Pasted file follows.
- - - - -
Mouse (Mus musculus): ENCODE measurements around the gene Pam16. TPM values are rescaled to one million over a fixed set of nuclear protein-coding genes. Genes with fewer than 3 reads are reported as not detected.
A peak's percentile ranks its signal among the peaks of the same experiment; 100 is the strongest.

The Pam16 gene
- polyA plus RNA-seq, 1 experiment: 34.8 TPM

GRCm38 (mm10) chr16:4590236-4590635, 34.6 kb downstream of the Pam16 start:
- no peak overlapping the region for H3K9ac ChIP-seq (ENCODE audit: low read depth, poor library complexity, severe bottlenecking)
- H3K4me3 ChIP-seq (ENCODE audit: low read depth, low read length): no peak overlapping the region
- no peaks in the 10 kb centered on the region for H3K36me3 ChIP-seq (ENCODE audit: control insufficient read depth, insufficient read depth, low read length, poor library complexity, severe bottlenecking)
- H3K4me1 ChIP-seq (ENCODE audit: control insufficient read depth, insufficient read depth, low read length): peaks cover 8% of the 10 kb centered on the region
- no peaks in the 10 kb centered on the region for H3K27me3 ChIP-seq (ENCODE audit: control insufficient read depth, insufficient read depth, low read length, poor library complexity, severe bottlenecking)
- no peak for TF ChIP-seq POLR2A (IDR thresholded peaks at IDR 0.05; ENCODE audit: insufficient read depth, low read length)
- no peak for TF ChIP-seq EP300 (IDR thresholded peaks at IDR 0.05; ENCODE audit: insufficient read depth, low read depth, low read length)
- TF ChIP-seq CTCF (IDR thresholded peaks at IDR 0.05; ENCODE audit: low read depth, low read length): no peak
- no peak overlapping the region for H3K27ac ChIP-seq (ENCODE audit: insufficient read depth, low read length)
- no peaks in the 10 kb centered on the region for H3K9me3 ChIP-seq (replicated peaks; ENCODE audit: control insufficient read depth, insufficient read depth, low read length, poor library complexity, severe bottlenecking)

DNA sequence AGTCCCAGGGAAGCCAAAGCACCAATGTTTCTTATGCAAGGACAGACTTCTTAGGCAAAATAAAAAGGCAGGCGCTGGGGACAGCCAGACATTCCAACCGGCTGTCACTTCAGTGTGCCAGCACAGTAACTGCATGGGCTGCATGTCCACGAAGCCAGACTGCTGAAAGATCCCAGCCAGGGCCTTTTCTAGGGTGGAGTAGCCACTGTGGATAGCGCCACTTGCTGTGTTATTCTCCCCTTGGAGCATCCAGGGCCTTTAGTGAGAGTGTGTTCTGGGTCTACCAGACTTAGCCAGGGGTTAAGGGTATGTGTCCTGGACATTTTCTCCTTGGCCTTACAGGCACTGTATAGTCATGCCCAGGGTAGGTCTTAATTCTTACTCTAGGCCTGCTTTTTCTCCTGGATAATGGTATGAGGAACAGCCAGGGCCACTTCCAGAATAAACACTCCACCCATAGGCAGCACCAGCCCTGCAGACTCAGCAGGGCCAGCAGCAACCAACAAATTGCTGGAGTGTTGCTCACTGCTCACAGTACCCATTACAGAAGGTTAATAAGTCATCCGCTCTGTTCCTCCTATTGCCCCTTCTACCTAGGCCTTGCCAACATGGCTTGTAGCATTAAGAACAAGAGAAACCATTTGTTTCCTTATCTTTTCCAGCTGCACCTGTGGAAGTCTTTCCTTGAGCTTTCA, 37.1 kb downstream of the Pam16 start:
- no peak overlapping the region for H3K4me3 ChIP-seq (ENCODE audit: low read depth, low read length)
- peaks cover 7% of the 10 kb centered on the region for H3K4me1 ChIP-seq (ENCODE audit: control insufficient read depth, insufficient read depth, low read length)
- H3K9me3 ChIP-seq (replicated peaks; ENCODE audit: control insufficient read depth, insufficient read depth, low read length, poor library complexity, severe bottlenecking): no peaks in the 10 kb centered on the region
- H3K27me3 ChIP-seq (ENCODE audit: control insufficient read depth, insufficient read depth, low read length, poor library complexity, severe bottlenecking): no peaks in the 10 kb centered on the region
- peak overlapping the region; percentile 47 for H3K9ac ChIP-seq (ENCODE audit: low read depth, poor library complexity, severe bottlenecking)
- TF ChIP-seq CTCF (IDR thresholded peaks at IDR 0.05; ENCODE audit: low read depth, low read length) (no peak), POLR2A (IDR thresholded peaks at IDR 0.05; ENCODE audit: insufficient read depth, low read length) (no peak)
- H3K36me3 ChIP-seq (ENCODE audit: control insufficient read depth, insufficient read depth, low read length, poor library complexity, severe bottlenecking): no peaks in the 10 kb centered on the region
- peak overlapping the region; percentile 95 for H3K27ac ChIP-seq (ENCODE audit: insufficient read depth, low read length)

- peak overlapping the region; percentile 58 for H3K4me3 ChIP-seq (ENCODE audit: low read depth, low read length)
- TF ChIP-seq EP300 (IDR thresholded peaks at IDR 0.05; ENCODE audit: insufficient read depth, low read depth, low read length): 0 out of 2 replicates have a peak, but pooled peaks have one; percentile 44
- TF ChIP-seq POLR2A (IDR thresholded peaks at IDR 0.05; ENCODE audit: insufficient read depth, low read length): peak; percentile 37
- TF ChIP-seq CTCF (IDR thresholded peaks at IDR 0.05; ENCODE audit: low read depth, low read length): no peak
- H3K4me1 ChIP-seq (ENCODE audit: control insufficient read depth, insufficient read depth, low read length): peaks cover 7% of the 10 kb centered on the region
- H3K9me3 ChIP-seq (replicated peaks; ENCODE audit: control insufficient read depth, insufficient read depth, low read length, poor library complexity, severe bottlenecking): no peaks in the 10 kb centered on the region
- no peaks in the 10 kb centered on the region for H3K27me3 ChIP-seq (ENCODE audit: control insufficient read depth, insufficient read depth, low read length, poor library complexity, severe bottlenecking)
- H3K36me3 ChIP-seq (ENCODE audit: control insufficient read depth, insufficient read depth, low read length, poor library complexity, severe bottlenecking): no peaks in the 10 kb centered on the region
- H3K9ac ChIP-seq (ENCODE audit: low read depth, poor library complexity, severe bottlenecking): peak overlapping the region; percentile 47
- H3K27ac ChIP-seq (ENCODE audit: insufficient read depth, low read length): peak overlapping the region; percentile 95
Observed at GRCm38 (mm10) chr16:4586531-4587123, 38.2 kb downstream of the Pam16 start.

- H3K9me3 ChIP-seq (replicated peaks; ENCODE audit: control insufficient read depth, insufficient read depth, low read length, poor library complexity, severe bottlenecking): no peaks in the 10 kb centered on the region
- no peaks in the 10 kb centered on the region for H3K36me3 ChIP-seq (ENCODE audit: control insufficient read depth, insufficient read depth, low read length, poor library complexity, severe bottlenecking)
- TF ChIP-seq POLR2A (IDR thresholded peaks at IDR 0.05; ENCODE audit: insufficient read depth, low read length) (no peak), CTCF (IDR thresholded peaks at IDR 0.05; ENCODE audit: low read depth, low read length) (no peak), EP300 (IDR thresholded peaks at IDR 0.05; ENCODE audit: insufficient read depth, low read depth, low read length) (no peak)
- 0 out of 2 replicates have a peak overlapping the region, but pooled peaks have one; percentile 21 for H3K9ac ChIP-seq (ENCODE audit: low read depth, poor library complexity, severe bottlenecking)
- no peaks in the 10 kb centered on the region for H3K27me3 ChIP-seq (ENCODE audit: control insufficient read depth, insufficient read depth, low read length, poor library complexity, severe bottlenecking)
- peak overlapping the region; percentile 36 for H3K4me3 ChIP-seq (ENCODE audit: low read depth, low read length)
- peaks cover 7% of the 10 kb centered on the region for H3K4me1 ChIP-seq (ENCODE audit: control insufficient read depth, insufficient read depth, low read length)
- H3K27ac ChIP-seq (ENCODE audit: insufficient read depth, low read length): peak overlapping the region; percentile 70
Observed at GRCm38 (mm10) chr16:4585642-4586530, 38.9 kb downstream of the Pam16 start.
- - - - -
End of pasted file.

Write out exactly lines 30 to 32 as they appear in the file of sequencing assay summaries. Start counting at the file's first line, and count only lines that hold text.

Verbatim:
- H3K9me3 ChIP-seq (replicated peaks; ENCODE audit: control insufficient read depth, insufficient read depth, low read length, poor library complexity, severe bottlenecking): no peaks in the 10 kb centered on the region
- no peaks in the 10 kb centered on the region for H3K27me3 ChIP-seq (ENCODE audit: control insufficient read depth, insufficient read depth, low read length, poor library complexity, severe bottlenecking)
- H3K36me3 ChIP-seq (ENCODE audit: control insufficient read depth, insufficient read depth, low read length, poor library complexity, severe bottlenecking): no peaks in the 10 kb centered on the region